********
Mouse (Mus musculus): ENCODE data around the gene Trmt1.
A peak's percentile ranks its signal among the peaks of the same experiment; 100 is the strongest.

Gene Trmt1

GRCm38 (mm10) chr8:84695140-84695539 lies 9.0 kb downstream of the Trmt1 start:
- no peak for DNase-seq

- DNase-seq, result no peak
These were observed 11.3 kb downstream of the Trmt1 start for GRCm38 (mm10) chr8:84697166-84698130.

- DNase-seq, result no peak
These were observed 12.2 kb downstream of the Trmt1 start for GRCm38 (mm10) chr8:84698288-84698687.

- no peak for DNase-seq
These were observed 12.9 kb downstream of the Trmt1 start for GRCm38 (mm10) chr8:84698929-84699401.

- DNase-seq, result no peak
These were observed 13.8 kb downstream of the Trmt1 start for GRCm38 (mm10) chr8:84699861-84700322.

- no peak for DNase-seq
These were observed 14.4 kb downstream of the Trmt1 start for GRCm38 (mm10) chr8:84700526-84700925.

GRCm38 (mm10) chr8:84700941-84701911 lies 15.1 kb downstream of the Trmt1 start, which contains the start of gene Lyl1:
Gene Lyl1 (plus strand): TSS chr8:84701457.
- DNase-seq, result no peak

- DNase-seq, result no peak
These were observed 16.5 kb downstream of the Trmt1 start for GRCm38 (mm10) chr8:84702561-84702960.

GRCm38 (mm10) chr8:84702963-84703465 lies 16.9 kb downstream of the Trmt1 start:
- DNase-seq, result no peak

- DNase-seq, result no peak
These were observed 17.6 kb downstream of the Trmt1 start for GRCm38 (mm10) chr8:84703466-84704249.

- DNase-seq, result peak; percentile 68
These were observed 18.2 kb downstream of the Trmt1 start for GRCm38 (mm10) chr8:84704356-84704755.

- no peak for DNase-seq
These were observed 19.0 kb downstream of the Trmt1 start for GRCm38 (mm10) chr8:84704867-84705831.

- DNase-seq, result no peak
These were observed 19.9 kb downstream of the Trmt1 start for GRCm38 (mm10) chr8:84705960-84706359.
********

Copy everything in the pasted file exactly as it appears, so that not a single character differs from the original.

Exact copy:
Mouse (Mus musculus): ENCODE data around the gene Trmt1.
A peak's percentile ranks its signal among the peaks of the same experiment; 100 is the strongest.

Gene Trmt1

GRCm38 (mm10) chr8:84695140-84695539 lies 9.0 kb downstream of the Trmt1 start:
- no peak for DNase-seq

- DNase-seq, result no peak
These were observed 11.3 kb downstream of the Trmt1 start for GRCm38 (mm10) chr8:84697166-84698130.

- DNase-seq, result no peak
These were observed 12.2 kb downstream of the Trmt1 start for GRCm38 (mm10) chr8:84698288-84698687.

- no peak for DNase-seq
These were observed 12.9 kb downstream of the Trmt1 start for GRCm38 (mm10) chr8:84698929-84699401.

- DNase-seq, result no peak
These were observed 13.8 kb downstream of the Trmt1 start for GRCm38 (mm10) chr8:84699861-84700322.

- no peak for DNase-seq
These were observed 14.4 kb downstream of the Trmt1 start for GRCm38 (mm10) chr8:84700526-84700925.

GRCm38 (mm10) chr8:84700941-84701911 lies 15.1 kb downstream of the Trmt1 start, which contains the start of gene Lyl1:
Gene Lyl1 (plus strand): TSS chr8:84701457.
- DNase-seq, result no peak

- DNase-seq, result no peak
These were observed 16.5 kb downstream of the Trmt1 start for GRCm38 (mm10) chr8:84702561-84702960.

GRCm38 (mm10) chr8:84702963-84703465 lies 16.9 kb downstream of the Trmt1 start:
- DNase-seq, result no peak

- DNase-seq, result no peak
These were observed 17.6 kb downstream of the Trmt1 start for GRCm38 (mm10) chr8:84703466-84704249.

- DNase-seq, result peak; percentile 68
These were observed 18.2 kb downstream of the Trmt1 start for GRCm38 (mm10) chr8:84704356-84704755.

- no peak for DNase-seq
These were observed 19.0 kb downstream of the Trmt1 start for GRCm38 (mm10) chr8:84704867-84705831.

- DNase-seq, result no peak
These were observed 19.9 kb downstream of the Trmt1 start for GRCm38 (mm10) chr8:84705960-84706359.